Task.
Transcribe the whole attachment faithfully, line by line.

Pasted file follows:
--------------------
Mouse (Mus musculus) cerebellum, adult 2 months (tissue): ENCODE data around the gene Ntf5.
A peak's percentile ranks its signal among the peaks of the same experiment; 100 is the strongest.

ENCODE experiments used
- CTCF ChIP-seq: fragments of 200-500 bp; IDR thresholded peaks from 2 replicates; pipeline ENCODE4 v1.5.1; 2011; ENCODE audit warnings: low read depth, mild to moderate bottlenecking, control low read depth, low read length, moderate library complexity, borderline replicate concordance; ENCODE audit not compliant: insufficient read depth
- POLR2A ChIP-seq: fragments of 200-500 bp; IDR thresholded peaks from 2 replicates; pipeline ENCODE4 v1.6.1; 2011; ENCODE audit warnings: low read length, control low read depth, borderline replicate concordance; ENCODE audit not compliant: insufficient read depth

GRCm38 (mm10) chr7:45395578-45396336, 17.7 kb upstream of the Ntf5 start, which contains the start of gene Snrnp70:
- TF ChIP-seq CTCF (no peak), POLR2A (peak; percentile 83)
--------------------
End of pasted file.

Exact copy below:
Mouse (Mus musculus) cerebellum, adult 2 months (tissue): ENCODE data around the gene Ntf5.
A peak's percentile ranks its signal among the peaks of the same experiment; 100 is the strongest.

ENCODE experiments used
- CTCF ChIP-seq: fragments of 200-500 bp; IDR thresholded peaks from 2 replicates; pipeline ENCODE4 v1.5.1; 2011; ENCODE audit warnings: low read depth, mild to moderate bottlenecking, control low read depth, low read length, moderate library complexity, borderline replicate concordance; ENCODE audit not compliant: insufficient read depth
- POLR2A ChIP-seq: fragments of 200-500 bp; IDR thresholded peaks from 2 replicates; pipeline ENCODE4 v1.6.1; 2011; ENCODE audit warnings: low read length, control low read depth, borderline replicate concordance; ENCODE audit not compliant: insufficient read depth

GRCm38 (mm10) chr7:45395578-45396336, 17.7 kb upstream of the Ntf5 start, which contains the start of gene Snrnp70:
- TF ChIP-seq CTCF (no peak), POLR2A (peak; percentile 83)